Gunfights are often easy when it’s one on one, but when the enemies come in groups, mixed up, the heat turns up as bullets come flying from all locations. The enemy variety is good, and while the AI isn’t amazing, the fast action between yourself and the computer helps cover up some of the simple AI fight patterns, even if they require slightly different approaches. I do feel they could do with a few more additions in their visual design to change things up a bit as by the end of the game you will have seen your fair share of the same foes.

I was surprised by how the developers have managed to make each enemy without the need to succumb to the dreaded bullet sponge. None of the enemies feel overpowering – this usually comes when they are all grouped together instead – and this is down to the game’s satisfying and impactful weaponry available. It is not often a starter weapon is still used in the latter part of a game, but Shelly’s default weapon, the Loverboy revolver pistol, actually packs a punch for headshots and has a useful secondary fire mode which locks on for a quick-fire headshot if kept stable during the trigger animation. In fact, the pistol was so handy that I would use the lock-on secondary for the flying targets in a distance, as this was an easier way to take them down over manually aiming.

Any Duke Nukem 3D fan will feel right at home with the available weapons, as they are close to copies but with a new skin. No longer able to boot people, Shelly instead has an electric baton, which is also used in solving some of the game’s electric-focused puzzles. There is the shotgun that packs a meaty visceral punch, gibbing enemies into pieces, but it can also cause a bloody mess with its alt-fire as a grenade launcher. The pipe bombs are replaced by bowling bombs for grenade or rolling explosive fun, and there is a small Submachine gun that can set people on fire and also be used in a dual format. Chaingun, Ion bow and cluster land mines make up the final selection, with each one being useful all the way through the game’s 9 hour campaign. Similar to the level design, I do feel the weapons are a bit safe, as there isn’t any extreme takes on something seen in Duke Nukem, like the shrink ray or microwave expander.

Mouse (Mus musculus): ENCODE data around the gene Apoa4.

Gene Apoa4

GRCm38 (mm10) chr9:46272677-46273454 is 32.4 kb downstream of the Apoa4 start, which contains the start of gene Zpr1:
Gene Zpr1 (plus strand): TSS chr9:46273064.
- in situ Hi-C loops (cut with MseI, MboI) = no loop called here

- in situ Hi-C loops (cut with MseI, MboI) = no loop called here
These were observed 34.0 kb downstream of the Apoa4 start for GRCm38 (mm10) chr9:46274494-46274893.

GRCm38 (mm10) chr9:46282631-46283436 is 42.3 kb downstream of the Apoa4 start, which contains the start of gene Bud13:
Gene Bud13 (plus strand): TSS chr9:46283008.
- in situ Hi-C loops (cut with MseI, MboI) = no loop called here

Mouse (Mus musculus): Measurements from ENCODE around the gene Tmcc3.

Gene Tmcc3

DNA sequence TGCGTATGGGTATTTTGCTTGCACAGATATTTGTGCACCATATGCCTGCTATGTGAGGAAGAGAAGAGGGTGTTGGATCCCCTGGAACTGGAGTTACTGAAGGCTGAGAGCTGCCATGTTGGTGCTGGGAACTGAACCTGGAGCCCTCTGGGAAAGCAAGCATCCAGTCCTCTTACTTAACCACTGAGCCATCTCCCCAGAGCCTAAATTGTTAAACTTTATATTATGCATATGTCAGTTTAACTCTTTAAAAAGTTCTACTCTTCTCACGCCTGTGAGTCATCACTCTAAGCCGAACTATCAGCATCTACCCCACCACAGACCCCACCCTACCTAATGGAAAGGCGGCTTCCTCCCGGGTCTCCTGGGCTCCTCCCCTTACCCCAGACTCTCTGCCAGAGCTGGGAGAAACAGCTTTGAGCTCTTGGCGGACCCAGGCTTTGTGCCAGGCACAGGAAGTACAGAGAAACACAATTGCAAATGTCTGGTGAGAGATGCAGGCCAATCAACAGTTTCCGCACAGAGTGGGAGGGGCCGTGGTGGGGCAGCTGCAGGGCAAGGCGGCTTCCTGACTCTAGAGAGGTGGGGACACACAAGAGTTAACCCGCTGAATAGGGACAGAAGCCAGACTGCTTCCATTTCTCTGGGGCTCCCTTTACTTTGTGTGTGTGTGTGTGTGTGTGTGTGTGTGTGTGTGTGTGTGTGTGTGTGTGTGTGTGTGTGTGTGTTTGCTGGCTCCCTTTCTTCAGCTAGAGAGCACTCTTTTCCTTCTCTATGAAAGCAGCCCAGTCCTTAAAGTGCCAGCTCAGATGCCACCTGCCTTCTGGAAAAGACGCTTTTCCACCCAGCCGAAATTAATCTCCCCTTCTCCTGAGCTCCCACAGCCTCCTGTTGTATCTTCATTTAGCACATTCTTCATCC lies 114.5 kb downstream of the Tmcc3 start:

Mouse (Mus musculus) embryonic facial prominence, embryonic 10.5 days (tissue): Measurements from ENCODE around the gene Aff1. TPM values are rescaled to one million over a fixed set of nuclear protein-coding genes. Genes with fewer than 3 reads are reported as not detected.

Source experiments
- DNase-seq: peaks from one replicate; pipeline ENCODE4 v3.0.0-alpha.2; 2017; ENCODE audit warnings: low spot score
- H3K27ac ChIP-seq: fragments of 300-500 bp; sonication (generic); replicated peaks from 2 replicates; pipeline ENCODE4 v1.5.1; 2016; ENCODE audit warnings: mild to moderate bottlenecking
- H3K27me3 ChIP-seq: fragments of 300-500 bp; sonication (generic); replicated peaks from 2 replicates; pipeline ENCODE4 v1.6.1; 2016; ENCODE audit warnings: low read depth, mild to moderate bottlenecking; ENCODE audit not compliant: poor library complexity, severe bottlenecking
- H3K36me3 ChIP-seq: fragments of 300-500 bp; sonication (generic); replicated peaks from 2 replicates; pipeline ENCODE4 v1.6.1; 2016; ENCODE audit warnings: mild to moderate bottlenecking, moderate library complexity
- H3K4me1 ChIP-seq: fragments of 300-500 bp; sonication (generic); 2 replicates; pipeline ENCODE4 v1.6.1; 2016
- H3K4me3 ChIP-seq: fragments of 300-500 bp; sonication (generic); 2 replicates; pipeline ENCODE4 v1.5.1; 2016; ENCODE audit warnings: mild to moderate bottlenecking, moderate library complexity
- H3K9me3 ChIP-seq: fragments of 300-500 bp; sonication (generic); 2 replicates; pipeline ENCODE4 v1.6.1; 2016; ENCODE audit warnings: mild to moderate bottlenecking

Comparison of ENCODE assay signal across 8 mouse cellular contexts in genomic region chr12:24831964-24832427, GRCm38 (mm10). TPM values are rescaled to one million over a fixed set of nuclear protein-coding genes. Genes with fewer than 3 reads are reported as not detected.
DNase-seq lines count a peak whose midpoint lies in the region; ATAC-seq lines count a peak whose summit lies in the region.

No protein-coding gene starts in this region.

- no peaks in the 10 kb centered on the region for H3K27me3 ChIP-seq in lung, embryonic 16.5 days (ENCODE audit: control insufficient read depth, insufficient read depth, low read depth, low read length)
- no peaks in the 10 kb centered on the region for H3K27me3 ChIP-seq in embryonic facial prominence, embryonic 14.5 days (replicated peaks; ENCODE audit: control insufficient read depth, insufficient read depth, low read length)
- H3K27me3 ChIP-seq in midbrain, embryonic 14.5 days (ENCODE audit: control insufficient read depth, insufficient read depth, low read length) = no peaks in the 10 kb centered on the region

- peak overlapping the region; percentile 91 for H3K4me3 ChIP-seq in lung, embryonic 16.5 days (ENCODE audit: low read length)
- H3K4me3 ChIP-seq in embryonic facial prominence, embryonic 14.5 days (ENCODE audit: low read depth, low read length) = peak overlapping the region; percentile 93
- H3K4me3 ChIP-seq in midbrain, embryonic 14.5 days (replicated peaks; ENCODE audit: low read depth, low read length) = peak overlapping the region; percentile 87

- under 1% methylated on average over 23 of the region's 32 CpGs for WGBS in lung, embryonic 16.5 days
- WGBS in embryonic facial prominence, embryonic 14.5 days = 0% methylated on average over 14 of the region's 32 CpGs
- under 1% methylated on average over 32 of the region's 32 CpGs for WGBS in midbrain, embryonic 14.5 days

While aiming for the authenticity of a classic Build Engine shooter, Voidpoint did not ignore modern features. It’s fair to say that death can come often in Ion Fury, more so with the challenging boss fights, but thankfully, there is automatic checkpoint saving, plus the old way of quick save/load through shortcut keys.

Voidpoint has shown that even with the old Build Engine, if you have talent, you can make things look great through artistic presentation rather than true-to-life graphics. Ion Fury looks brilliant,  the higher resolution output means the sprite work and 3D modeled environments give a sense of old-school without being incredibly blocky. Animation is beautiful all around, from enemies to weapons, it’s just immaculate. I know this statement is kind of unfair to say when it is 2019, but Ion Fury is clearly pushing the Build Engine the most it has ever been, and it won’t eat your hard drive space, since it requires no more than 100 megabytes.

I went into Ion Fury not expecting much from it, but after finishing the game, I can easily say I bloody loved my time spent with Shelly. Voidpoint has managed to bring to life a retro shooter that takes a beloved style and rigorously craft something so spot-on, so perfectly 90s, but doing so without hampering the experience. The superb and frantic action, well-thought level design and brutal weaponry all play a part in coming together to offer a joyous single player campaign. If this is what Voidpoint can do when authentically going for something from the era, I hope they manage to push forward past been a authentic representation if they ever manage to create a sequel, as they are clearly a talented bunch of people that can match the best of the Build Engine games.

8 out of 10